In 2017, President Trump signed a proclamation reducing by about 85 percent the size of Utah’s Bears Ears National Monument, a large landscape of pristine red rock canyons and culturally and historically significant Native American sites. He claimed that he had the authority to shrink this and any other national monument under the Antiquities Act of 1906 and had previously ordered the Department of the Interior to review additional monuments whose designations stretch back decades.
But does federal law really allow the president to "repeal and replace" our national monuments once they're established?
In a recent amicus brief that Professor Bob Anderson (University of Washington) and I filed with 11 other legal scholars, we answer that question with a resounding "no." The plain and clear text of the Antiquities Act is intentionally narrow, authorizing the president to establish national monuments to protect "historic landmarks, historic and prehistoric structures, and other objects of historic or scientific interest" and to "reserve parcels" of public lands to create those monuments. The law does not provide any authority or process for reversing those designations or modifying the size of national monuments once they're established.
The law's legislative history reinforces its text. Throughout the early years of the 20th century, Congress and the executive branch proposed and debated a variety of proposals to stop the looting of Native American archeological sites and the destruction of ancient artifacts and structures. Protecting antiquities remained a key part of the legislation that Congress ultimately passed, but it was broadened to include authority to protect areas of general scientific value. In passing the law, legislators made clear that they were giving the president a nimble power to protect expansive swaths of public lands. Congress did not impose specific acreage limitations or provide future presidents the option to shrink national monuments created by their predecessors. It only delegated to the president a narrow authority to act quickly to protect sites and landscapes at risk of harm.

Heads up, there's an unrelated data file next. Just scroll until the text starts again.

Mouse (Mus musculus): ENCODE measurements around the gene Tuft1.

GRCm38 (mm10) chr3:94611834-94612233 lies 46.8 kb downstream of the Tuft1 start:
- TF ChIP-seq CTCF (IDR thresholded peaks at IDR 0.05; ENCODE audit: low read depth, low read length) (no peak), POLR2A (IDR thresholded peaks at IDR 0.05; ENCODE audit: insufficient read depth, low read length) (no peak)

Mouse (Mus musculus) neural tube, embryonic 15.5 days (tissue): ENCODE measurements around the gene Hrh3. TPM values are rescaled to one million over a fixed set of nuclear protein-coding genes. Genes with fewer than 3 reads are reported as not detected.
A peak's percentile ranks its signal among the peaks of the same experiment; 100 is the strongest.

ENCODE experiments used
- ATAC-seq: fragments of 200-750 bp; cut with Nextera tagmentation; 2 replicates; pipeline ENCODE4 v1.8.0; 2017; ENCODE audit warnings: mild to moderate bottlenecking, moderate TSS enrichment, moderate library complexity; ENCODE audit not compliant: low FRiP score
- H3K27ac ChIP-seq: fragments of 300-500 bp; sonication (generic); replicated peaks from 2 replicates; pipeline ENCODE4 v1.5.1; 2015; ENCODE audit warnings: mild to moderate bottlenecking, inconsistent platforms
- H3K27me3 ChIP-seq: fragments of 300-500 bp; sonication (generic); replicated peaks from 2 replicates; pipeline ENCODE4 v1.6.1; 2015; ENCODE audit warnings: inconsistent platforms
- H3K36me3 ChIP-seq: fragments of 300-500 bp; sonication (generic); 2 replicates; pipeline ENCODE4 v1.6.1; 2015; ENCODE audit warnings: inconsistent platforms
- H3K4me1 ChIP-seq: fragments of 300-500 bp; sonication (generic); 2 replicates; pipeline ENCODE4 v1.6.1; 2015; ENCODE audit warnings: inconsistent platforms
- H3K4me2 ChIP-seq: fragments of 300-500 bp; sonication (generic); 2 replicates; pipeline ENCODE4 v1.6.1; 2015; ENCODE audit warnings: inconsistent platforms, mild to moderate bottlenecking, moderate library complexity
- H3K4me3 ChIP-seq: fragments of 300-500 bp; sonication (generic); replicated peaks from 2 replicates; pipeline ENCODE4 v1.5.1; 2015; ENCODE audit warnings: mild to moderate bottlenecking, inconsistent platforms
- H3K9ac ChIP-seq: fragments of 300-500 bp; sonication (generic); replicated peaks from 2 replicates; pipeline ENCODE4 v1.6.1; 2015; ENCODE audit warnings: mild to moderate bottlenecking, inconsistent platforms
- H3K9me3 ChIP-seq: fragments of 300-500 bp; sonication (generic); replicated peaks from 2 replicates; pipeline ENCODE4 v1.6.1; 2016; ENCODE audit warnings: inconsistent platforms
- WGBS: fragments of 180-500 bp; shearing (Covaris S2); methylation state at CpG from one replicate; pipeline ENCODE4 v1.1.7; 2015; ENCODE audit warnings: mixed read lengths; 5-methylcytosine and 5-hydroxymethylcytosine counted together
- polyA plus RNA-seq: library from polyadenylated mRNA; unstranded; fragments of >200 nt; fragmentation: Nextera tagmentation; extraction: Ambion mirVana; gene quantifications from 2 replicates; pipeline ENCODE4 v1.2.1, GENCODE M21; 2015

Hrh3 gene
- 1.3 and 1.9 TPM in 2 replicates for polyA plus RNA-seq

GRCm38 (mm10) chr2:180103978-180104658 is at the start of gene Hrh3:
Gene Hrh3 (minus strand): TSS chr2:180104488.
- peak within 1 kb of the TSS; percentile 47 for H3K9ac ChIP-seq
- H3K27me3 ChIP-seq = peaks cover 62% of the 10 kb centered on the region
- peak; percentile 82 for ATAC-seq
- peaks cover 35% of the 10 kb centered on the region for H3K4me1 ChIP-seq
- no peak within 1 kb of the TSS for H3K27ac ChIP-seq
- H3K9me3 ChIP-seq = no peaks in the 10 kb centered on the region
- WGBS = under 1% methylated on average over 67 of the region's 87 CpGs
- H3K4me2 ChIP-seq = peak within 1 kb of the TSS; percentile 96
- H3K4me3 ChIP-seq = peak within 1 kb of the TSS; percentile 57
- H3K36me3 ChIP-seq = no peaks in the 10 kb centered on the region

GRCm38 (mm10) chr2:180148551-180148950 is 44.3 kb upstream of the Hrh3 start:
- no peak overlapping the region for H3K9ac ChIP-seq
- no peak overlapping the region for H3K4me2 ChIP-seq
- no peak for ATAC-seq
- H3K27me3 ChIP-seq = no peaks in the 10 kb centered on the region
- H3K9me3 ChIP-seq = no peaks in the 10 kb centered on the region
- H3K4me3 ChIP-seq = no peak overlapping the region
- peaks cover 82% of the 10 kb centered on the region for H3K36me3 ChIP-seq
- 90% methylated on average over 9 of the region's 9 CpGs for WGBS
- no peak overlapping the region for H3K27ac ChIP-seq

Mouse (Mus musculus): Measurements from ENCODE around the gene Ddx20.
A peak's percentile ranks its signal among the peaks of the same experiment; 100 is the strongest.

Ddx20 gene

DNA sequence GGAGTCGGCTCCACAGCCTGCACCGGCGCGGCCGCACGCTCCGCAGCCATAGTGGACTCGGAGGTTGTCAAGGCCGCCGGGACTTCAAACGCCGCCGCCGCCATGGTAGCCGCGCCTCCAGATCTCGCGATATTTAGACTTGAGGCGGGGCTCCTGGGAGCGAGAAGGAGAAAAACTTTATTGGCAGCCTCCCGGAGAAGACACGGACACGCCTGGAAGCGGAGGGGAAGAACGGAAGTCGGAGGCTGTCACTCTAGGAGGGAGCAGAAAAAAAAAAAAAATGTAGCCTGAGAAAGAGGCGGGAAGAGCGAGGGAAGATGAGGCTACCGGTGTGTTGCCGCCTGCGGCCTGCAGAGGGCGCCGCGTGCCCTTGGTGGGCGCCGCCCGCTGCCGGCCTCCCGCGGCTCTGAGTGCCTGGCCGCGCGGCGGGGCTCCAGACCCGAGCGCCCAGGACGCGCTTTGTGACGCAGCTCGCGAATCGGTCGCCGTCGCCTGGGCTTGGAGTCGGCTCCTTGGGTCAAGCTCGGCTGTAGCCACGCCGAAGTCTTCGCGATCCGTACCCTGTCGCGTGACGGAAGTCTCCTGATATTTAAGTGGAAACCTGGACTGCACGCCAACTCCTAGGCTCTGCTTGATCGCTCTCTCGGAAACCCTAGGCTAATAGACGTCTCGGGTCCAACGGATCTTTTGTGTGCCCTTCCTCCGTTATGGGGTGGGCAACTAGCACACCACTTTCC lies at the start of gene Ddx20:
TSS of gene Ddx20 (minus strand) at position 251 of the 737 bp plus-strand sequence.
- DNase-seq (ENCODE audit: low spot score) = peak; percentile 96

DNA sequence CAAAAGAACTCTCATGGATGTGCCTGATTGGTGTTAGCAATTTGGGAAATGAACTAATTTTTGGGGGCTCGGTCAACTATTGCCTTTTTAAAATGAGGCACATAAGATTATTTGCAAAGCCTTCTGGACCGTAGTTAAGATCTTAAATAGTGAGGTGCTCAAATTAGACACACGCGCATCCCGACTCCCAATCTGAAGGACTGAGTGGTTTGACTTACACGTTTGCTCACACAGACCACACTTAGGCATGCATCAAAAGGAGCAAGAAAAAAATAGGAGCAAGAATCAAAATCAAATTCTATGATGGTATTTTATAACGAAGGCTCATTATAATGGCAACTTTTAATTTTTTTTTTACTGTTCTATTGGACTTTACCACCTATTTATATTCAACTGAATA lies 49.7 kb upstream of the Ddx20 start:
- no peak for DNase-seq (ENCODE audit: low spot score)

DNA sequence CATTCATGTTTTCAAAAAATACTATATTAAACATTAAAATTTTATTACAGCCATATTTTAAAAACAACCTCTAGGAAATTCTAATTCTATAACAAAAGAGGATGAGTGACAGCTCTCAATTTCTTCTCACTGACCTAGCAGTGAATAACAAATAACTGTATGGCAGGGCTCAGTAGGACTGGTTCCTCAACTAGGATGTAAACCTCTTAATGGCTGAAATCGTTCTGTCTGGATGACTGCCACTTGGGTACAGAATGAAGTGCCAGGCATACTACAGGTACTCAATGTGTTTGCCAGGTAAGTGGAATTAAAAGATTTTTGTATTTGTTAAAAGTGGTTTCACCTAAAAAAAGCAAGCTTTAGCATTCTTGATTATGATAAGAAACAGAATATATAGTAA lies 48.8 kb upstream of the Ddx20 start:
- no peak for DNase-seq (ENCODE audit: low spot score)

More recent public lands laws such as the Federal Land Policy and Management Act and the National Forest Management Act support the Antiquities Act's landscape-scale scope and further undermine the Trump administration's actions and claims. These statutes expanded and added tools for management and preservation and made clear that the president's authority remained limited to protecting resources at risk. Presidential attempts to downgrade, shrink, or otherwise negatively modify national monuments are unauthorized by statute and exceed the president's constitutional authority.
Several CPR Member Scholars joined me in filing the brief in support of the case brought against President Trump by five Native American tribes (Hopi Tribe, Navajo Nation, Ute Mountain Ute Tribe, Ute Tribe of the Uintah and Ouray Reservation, and Zuni Tribe), Utah Diné Bikéyah, the Natural Resources Defense Council, and others. They are: Robert Glicksman of the George Washington University Law School, Christine Klein of the University of Florida College of Law, and Sandra Zellmer of the University of Montana School of Law.